KUALA LUMPUR: Two abandoned buildings stand at the site of Highland Towers, a grim and sombre reminder of the worst housing tragedy the nation has seen.
The apartment blocks in Ulu Klang previously played home to a warm and close-knit community, residents say, but now its decrepit facade is a ghost of its former self.
Years have passed since the collapse of Tower One on Dec 11,1993, but former residents want the tragedy to be commemorated.
Former Highland Towers Residents Committee secretary Chan Keng Fook, 62, said the event was a “milestone event in Malaysia’s history”.
In light of plans to redevelop the area into a recreational park, Chan hopes there would be some way to pay tribute to the 48 people who were killed there.
Among those who died were the son and daughter-in-law of former deputy prime minister Tun Musa Hitam, Carlos Rashid and Rosina Abu Bakar.
“For me, it doesn’t matter what they redevelop the site into, but one thing they must not do is to let this be forgotten.
“The tragedy must be remembered, and action must be taken to ensure that this kind of event does not happen again, ” Chan said.
Last month, Ampang Jaya Municipal Council president Datuk Abdul Hamid Hussain said it was still waiting for directions from the government before proceeding with redevelopment plans.
Chan recalled the community spirit among the residents, especially the children.
“The children used to go and play with each other and they ran around the whole complex. They lived in different blocks but they went to the same school, ” he said.
Chan urged for developers to be longsighted and responsible when drawing up development plans.
“Construction has got to be done in a responsible manner, and in a way that does not pose a danger to residents. You never know what will happen in the next five or even 20 years.
“The building was built in the 1980s but it was 10 years down the road before Tower One collapsed, ” said Chan, who himself used to work for a property developer.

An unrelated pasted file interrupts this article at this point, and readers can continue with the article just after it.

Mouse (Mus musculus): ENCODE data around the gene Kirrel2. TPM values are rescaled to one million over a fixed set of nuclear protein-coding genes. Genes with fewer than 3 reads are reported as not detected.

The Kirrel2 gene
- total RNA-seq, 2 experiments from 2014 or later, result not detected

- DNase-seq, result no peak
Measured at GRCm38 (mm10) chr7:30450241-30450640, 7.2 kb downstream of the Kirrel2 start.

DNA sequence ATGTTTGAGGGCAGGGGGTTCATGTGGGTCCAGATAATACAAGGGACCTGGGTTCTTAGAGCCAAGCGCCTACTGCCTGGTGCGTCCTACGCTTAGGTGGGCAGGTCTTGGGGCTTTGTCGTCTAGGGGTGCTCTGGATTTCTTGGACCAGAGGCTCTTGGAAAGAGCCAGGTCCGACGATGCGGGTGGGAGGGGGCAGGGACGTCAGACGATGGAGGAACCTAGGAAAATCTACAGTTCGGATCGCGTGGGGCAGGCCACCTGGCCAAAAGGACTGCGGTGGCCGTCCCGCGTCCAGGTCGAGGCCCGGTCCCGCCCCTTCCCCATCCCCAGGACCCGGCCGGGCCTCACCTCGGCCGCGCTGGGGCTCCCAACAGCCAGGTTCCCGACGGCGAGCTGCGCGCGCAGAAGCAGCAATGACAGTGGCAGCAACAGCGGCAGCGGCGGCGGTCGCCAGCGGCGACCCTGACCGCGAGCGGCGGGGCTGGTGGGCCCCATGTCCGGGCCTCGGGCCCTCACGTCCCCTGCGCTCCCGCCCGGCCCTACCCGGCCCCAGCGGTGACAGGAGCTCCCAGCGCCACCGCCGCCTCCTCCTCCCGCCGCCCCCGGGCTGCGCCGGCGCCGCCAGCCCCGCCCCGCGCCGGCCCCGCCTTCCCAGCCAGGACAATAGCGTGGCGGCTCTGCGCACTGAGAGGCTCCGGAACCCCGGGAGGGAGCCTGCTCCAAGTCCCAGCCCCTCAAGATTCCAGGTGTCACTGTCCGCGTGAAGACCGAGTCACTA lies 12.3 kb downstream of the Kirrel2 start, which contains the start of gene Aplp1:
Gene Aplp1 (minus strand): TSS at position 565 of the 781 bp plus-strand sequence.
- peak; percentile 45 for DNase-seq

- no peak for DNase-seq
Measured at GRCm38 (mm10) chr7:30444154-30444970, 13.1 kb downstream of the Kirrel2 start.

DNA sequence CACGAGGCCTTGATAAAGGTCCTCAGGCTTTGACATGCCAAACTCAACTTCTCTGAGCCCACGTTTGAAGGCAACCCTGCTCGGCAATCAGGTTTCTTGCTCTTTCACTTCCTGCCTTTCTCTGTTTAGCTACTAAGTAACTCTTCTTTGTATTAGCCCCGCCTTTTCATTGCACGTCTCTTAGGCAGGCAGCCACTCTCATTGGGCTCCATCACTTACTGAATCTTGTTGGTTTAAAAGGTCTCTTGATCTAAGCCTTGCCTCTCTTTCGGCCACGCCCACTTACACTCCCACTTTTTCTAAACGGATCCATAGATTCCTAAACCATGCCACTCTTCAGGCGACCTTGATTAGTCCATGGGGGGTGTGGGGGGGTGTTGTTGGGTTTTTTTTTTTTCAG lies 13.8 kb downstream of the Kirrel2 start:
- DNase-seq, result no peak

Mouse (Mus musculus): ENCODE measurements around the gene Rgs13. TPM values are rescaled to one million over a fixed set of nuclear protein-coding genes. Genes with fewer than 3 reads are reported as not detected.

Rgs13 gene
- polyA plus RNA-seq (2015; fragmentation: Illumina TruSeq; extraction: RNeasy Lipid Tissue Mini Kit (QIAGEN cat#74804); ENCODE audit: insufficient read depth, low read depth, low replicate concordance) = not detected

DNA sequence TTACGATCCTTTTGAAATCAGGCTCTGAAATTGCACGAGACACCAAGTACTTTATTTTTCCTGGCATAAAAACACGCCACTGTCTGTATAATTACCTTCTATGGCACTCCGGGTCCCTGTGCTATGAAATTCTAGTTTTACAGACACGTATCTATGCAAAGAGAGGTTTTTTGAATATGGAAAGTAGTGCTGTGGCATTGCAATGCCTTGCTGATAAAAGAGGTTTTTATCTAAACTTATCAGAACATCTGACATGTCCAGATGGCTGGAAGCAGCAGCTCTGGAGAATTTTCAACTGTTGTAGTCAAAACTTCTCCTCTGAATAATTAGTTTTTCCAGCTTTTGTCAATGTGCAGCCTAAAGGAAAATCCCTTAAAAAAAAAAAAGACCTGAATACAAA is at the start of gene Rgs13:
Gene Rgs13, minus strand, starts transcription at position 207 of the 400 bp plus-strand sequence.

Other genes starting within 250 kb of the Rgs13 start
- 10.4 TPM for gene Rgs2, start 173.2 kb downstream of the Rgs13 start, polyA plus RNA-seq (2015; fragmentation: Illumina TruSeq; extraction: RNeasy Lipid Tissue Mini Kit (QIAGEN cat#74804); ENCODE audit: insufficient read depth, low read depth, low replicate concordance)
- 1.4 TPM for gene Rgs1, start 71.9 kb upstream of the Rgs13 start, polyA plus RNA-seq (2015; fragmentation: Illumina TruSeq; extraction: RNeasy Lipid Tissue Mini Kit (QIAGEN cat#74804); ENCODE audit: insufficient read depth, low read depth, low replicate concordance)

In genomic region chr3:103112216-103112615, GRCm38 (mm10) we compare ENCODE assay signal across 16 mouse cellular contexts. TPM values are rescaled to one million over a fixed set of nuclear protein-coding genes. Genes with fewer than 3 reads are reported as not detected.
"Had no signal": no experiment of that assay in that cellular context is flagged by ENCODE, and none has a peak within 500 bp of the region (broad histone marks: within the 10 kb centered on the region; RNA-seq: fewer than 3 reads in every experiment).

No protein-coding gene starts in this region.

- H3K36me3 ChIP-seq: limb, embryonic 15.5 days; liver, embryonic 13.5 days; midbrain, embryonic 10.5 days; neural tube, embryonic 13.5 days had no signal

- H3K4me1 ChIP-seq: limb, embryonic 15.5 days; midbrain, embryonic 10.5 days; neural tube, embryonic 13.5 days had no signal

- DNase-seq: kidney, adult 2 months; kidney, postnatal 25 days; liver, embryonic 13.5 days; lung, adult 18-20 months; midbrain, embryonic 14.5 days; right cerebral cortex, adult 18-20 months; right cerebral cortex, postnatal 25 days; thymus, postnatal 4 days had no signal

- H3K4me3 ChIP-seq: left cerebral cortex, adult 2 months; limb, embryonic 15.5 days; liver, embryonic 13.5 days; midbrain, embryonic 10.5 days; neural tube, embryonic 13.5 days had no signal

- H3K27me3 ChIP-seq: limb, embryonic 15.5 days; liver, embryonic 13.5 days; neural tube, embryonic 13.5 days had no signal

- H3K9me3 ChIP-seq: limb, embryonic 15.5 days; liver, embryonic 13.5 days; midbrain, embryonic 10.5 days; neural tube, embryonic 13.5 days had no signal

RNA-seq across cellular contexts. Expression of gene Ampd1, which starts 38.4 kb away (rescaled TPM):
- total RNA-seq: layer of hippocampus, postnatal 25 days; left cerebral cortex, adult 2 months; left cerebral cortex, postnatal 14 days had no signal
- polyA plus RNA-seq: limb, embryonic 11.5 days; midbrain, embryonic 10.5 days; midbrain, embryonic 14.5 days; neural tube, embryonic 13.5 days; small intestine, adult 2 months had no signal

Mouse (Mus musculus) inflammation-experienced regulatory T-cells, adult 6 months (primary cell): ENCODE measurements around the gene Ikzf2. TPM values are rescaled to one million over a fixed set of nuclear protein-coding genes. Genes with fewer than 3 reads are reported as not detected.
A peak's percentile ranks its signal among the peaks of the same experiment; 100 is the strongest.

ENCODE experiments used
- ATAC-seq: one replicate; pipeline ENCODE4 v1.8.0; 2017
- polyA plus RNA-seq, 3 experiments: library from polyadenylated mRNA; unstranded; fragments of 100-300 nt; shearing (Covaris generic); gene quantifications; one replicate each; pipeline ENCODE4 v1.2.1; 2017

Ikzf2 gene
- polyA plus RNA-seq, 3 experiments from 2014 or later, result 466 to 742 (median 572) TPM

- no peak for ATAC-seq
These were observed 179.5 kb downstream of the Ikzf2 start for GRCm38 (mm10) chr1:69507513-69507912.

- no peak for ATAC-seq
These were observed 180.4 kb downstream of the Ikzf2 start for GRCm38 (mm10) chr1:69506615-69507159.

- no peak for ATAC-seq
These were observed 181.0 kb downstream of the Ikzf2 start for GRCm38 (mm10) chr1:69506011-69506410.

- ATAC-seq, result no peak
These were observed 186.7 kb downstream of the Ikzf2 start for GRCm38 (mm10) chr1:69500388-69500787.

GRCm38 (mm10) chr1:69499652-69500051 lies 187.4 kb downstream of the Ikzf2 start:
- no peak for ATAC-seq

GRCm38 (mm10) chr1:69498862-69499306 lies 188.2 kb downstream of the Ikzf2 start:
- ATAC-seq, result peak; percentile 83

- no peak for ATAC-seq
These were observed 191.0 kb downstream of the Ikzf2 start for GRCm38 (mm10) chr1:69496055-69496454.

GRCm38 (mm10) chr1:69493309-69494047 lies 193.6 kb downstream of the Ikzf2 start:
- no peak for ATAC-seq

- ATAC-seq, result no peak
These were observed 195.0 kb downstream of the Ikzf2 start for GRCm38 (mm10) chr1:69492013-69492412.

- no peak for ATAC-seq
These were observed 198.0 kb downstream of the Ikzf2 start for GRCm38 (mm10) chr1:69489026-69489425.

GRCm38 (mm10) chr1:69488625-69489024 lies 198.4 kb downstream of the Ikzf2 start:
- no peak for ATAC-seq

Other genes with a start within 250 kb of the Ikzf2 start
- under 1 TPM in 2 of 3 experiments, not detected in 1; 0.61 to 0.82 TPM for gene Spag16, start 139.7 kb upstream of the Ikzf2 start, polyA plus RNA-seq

Another former resident, Dr Iain Gray, said there should be a permanent memorial for the victims of the tragedy.
“Even if they want to build something beautiful (at the site) out of a tragic situation, at least show that these people are not forgotten.
“It was a special community there, everybody knew each other, ” said the 74-year-old architect and master planner.
He recalled the chaos and trauma that ensued after the tower collapsed, but he also remembered how the Malaysian community rallied to assist rescue efforts in any way possible.
“All Malaysians came together to help, there was no looking at race, creed or colour. Everyone just worked together to try to do their little bit, ” said Gray, who was part of the rescue team for 12 days.
Robert Kennedy, whose family resided in the vicinity at the time, said the site was a picture of great suffering and disaster after the landslide.
“My aunt, who was living here, said there was a foul stench. For a few months, the smell was very bad, ” he said.
Kennedy, who currently lives in Taman Hillview near the site, said the once-stately condominium had been having unwanted visitors in recent years.
“There used to be teenagers who would come every Saturday night in big groups of 20 to 30 people. They made a lot of noise in the middle of the night.
“The residents used to be able to take a walk inside the building, but now it has been sealed up, ” he said when met near his house.
A visit to the site showed that the security has been tightened, as the abandoned buildings have been boarded up and non-residents need to present an authorised letter before entering the area.